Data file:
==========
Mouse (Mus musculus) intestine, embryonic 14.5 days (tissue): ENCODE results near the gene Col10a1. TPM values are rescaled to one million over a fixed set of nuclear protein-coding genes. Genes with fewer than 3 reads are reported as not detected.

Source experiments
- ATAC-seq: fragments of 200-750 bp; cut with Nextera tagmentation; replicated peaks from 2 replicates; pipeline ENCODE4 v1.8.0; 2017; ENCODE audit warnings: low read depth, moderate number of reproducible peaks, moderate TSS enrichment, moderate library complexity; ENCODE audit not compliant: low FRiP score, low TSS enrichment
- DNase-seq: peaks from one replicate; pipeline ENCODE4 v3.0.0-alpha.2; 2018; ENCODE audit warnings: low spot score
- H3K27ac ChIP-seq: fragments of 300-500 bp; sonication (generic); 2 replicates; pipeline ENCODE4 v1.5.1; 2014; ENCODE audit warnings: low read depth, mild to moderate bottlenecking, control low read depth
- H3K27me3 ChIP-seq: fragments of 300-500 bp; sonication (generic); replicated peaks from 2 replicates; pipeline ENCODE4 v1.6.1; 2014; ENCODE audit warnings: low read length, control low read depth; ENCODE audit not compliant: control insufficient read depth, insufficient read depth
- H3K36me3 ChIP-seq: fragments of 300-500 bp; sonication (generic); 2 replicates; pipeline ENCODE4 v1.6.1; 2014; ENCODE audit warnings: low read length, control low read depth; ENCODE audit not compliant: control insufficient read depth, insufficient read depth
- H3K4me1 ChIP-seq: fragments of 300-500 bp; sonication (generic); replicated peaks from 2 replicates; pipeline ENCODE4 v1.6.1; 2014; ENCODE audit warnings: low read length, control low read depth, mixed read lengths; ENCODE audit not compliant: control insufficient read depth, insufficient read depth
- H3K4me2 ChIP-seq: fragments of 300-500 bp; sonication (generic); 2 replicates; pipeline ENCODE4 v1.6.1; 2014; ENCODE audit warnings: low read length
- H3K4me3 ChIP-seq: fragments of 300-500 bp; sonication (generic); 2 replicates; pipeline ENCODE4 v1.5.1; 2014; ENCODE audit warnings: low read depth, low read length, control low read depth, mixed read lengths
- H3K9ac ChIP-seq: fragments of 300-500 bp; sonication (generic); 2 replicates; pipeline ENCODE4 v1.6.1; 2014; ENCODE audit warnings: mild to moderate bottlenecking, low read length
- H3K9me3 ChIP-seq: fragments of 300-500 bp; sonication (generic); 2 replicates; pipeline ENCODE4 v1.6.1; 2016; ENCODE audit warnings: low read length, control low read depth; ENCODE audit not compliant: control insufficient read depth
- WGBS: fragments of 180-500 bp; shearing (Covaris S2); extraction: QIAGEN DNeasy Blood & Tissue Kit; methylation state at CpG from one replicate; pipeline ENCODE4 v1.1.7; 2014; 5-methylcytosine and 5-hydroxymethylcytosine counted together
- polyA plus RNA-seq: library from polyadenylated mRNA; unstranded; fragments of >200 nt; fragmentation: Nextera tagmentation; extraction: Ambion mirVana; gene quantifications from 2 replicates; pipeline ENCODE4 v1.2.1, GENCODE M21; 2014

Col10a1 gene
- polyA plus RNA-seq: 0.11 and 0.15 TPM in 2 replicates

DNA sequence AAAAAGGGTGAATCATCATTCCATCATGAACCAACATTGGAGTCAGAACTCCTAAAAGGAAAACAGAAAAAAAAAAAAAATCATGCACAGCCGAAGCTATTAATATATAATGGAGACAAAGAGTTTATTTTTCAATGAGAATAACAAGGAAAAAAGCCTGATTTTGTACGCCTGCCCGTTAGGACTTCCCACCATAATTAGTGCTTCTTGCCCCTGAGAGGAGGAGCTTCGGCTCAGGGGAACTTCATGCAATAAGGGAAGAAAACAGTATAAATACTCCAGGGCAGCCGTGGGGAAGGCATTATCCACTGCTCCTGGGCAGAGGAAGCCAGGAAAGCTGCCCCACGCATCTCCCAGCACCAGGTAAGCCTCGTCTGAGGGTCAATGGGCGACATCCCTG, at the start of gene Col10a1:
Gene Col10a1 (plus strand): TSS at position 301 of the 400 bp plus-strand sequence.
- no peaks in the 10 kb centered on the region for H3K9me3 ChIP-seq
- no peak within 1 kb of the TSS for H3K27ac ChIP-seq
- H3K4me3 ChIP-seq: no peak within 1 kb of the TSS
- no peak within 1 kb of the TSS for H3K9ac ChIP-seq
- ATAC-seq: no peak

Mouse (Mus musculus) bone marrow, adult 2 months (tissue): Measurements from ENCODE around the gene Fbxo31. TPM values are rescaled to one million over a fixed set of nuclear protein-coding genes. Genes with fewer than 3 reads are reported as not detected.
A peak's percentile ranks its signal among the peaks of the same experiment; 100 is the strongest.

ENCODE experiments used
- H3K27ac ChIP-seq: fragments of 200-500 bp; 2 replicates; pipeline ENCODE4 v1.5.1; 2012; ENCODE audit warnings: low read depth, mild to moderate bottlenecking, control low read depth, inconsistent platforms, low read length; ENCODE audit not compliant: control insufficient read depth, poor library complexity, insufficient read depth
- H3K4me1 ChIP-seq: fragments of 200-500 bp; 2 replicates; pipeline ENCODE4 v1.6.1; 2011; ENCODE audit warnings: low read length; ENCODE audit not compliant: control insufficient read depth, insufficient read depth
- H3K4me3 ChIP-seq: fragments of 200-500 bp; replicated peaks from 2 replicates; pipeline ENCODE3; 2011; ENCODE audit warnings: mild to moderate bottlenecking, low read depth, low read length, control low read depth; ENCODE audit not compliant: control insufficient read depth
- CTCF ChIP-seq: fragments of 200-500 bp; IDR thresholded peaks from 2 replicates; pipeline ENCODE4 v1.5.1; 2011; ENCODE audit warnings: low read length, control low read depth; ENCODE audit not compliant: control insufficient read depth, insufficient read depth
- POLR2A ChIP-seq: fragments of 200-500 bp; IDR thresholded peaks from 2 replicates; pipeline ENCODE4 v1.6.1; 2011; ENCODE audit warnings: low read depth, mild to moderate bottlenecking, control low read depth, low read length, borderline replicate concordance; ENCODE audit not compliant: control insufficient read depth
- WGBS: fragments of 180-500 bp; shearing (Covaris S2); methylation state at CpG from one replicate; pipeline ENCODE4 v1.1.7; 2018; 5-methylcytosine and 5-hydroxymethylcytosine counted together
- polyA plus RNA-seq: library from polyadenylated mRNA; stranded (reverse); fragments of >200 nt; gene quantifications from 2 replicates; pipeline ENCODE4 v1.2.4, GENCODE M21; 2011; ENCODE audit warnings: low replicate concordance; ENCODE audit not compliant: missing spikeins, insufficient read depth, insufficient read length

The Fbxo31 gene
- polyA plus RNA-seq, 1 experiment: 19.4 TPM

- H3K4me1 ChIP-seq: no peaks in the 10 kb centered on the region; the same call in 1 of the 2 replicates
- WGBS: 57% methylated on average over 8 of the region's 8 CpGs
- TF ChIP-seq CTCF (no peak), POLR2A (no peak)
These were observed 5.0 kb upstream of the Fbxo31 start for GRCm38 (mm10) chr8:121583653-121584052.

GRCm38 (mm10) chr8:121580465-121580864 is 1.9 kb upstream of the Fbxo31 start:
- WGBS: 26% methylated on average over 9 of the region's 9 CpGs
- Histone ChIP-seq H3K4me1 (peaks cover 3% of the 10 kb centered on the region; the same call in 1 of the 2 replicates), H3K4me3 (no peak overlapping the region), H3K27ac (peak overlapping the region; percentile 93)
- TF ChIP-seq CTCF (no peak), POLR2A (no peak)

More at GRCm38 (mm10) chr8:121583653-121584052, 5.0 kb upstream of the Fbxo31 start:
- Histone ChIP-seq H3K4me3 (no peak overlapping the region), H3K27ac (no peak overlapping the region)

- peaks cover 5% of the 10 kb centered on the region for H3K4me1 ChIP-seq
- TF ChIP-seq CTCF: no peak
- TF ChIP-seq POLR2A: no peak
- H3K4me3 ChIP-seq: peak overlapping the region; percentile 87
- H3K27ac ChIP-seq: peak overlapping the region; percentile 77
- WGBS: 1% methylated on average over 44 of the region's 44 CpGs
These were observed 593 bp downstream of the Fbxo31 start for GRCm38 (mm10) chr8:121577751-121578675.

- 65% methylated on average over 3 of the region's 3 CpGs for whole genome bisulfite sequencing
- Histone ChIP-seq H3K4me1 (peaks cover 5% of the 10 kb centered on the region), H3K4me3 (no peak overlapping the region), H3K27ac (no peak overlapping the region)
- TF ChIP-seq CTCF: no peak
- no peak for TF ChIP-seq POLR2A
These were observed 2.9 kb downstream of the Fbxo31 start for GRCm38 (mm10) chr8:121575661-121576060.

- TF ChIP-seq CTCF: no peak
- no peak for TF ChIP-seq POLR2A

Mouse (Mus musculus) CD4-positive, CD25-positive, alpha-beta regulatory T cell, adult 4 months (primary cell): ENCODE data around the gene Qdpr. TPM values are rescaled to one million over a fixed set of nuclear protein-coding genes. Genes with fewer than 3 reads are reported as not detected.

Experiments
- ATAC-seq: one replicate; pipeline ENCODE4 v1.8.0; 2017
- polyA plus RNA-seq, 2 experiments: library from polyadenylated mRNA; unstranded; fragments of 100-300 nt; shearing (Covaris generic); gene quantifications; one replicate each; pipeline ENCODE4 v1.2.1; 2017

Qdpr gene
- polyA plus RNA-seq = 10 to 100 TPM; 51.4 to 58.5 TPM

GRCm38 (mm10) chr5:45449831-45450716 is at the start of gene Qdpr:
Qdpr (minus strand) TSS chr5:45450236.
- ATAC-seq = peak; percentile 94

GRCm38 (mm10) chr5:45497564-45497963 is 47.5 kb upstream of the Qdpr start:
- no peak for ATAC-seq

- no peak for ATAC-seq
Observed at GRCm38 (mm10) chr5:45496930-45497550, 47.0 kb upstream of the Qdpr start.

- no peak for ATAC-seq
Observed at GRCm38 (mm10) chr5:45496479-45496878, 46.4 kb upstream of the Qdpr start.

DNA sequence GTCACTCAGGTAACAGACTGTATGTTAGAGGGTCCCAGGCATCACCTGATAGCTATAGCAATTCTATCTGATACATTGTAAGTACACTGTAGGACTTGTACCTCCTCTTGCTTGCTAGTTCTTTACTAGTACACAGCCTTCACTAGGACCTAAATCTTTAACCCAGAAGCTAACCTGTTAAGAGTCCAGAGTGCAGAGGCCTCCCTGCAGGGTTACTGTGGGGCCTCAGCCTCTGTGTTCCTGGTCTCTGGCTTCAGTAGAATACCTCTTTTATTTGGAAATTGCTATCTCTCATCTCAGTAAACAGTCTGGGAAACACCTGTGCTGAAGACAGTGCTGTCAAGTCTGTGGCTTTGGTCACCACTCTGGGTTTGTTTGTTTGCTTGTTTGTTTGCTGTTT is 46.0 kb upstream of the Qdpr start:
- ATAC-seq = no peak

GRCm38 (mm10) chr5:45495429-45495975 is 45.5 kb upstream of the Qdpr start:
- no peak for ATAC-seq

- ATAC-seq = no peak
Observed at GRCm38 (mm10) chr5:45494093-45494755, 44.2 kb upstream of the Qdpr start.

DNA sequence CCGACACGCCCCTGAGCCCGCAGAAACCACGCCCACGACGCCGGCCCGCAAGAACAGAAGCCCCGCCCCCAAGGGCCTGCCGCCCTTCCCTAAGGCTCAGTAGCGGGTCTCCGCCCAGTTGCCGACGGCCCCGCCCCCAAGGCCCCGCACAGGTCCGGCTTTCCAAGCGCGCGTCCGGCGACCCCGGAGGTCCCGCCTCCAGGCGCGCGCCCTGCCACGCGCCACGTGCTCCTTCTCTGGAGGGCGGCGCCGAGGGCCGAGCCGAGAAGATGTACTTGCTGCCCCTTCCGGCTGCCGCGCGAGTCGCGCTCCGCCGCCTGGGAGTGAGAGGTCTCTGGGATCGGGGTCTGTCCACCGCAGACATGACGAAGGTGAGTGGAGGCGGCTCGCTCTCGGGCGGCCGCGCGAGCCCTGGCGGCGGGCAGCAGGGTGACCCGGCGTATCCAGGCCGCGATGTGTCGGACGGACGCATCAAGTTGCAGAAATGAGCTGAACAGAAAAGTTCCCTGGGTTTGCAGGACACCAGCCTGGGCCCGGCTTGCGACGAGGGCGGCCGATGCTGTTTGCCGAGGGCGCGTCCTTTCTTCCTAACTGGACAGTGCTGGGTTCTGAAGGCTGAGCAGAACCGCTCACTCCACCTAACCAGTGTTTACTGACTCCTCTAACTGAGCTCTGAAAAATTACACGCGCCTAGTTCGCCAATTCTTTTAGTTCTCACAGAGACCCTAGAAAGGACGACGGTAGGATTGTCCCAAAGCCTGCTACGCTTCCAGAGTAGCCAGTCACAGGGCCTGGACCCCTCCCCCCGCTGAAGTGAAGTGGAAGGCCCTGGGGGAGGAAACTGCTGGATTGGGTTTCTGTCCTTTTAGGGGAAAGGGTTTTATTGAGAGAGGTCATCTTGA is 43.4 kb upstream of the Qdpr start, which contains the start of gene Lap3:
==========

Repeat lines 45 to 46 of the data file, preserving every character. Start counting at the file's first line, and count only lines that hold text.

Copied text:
- Histone ChIP-seq H3K4me3 (no peak overlapping the region), H3K27ac (no peak overlapping the region)

- peaks cover 5% of the 10 kb centered on the region for H3K4me1 ChIP-seq